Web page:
Authorities are investigating the recent death of one of the employees of a California seafood company. The ultimate cause of the fatal work injury was still a mystery to investigators at the time of this writing. Officials state a final report is forthcoming. However, they point out the process of determining the details of the incident and the ultimate cause of the unfortunate death of the employee could take months to complete.
At this point, few details of the incident are known. Company executives say that the deceased had worked at their Santa Fe Springs facility for six years. Family members of the deceased say that he worked the late shift at the seafood plant. Further, they state the man was primarily responsible for placing tuna into large steamers. According to initial reports, the man was cooked to death in an industrial oven during his shift.
The California Division of Occupational Safety and Health is conducting the investigation. So far, their reports indicate that the facility where the accident occurred did not have a history of safety violations prior to this incident. Reports show that the local fire department responded to a call of some sort of industrial accident at the plant in the 13100 block of Arctic Circle at approximately 7 a.m. A fire department spokesperson indicated that paramedics rushed to the facility and immediately pronounced the man dead at the scene.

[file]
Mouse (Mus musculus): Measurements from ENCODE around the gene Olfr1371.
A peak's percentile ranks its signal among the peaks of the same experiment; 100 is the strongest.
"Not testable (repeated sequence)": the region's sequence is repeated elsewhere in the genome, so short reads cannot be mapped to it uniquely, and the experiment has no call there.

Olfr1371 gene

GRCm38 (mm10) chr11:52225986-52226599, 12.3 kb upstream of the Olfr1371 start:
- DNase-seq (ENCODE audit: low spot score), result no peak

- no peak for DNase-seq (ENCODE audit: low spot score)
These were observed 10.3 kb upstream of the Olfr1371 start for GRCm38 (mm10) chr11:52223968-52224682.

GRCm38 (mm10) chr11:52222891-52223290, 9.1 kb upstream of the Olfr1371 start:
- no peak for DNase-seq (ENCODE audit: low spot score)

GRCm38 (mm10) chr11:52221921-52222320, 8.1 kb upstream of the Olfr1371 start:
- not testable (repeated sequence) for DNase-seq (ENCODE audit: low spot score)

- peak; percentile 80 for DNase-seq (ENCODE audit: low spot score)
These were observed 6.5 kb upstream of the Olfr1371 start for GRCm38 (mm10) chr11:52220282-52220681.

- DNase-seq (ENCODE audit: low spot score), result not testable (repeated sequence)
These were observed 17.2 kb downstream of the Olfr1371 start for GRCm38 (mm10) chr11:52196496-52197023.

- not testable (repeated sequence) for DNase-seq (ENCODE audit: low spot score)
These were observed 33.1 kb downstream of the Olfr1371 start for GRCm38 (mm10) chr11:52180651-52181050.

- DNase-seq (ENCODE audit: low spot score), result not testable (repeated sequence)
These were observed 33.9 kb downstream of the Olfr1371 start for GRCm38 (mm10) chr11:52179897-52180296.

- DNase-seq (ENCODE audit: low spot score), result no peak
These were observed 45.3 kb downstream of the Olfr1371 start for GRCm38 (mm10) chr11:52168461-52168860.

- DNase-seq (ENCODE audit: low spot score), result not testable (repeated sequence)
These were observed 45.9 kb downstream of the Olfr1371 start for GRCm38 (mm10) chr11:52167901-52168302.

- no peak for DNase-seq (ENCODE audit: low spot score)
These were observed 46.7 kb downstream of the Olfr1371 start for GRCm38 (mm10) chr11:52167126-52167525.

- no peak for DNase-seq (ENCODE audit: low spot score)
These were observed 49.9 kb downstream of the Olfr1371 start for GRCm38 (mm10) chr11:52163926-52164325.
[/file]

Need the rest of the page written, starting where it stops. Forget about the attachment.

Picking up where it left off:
The company released a statement through its spokesperson expressing their sadness with regard to the accident, their grief over the loss of one of their employees and their condolences to the victim's family. It is important to allow the investigation to take its course and reserve judgment until all the facts are brought to light. However, it is also important for the victim's family to understand their rights under applicable California statutes related to workers' compensation and victims' rights with regard to work injury. In these circumstances, the family is likely entitled to workers' compensation death benefits to pay for final expenses as well as to provide for the loss of income occasioned by the man's tragic death.
Source: Los Angeles Times, "Mystery over Bumble Bee tuna worker cooked to death continues," Ari Bloomekatz and Shelby Grad, Oct. 17, 2012